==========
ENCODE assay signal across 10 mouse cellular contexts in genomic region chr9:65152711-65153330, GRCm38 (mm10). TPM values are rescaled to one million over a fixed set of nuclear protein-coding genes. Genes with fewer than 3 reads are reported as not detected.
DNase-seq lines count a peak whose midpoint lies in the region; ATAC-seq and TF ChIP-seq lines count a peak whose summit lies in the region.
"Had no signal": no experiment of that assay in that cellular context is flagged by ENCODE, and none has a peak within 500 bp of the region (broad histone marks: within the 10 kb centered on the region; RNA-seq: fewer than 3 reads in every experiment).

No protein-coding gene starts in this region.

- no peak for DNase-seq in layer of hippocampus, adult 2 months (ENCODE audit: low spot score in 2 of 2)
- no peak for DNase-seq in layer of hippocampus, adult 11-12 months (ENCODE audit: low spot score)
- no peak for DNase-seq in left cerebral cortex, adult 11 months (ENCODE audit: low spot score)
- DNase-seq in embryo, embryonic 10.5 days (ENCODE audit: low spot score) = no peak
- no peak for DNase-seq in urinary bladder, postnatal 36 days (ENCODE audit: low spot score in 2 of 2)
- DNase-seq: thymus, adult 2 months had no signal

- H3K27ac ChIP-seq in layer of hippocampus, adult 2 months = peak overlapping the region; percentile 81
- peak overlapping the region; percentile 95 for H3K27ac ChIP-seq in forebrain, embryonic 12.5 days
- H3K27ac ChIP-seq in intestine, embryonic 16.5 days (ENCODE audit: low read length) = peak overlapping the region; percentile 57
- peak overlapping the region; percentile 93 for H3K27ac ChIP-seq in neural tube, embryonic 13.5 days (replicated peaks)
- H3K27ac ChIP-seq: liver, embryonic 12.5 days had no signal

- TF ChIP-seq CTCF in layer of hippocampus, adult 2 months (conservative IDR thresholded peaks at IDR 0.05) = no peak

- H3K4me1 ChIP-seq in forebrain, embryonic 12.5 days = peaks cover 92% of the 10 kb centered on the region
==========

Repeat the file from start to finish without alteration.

ENCODE assay signal across 10 mouse cellular contexts in genomic region chr9:65152711-65153330, GRCm38 (mm10). TPM values are rescaled to one million over a fixed set of nuclear protein-coding genes. Genes with fewer than 3 reads are reported as not detected.
DNase-seq lines count a peak whose midpoint lies in the region; ATAC-seq and TF ChIP-seq lines count a peak whose summit lies in the region.
"Had no signal": no experiment of that assay in that cellular context is flagged by ENCODE, and none has a peak within 500 bp of the region (broad histone marks: within the 10 kb centered on the region; RNA-seq: fewer than 3 reads in every experiment).

No protein-coding gene starts in this region.

- no peak for DNase-seq in layer of hippocampus, adult 2 months (ENCODE audit: low spot score in 2 of 2)
- no peak for DNase-seq in layer of hippocampus, adult 11-12 months (ENCODE audit: low spot score)
- no peak for DNase-seq in left cerebral cortex, adult 11 months (ENCODE audit: low spot score)
- DNase-seq in embryo, embryonic 10.5 days (ENCODE audit: low spot score) = no peak
- no peak for DNase-seq in urinary bladder, postnatal 36 days (ENCODE audit: low spot score in 2 of 2)
- DNase-seq: thymus, adult 2 months had no signal

- H3K27ac ChIP-seq in layer of hippocampus, adult 2 months = peak overlapping the region; percentile 81
- peak overlapping the region; percentile 95 for H3K27ac ChIP-seq in forebrain, embryonic 12.5 days
- H3K27ac ChIP-seq in intestine, embryonic 16.5 days (ENCODE audit: low read length) = peak overlapping the region; percentile 57
- peak overlapping the region; percentile 93 for H3K27ac ChIP-seq in neural tube, embryonic 13.5 days (replicated peaks)
- H3K27ac ChIP-seq: liver, embryonic 12.5 days had no signal

- TF ChIP-seq CTCF in layer of hippocampus, adult 2 months (conservative IDR thresholded peaks at IDR 0.05) = no peak

- H3K4me1 ChIP-seq in forebrain, embryonic 12.5 days = peaks cover 92% of the 10 kb centered on the region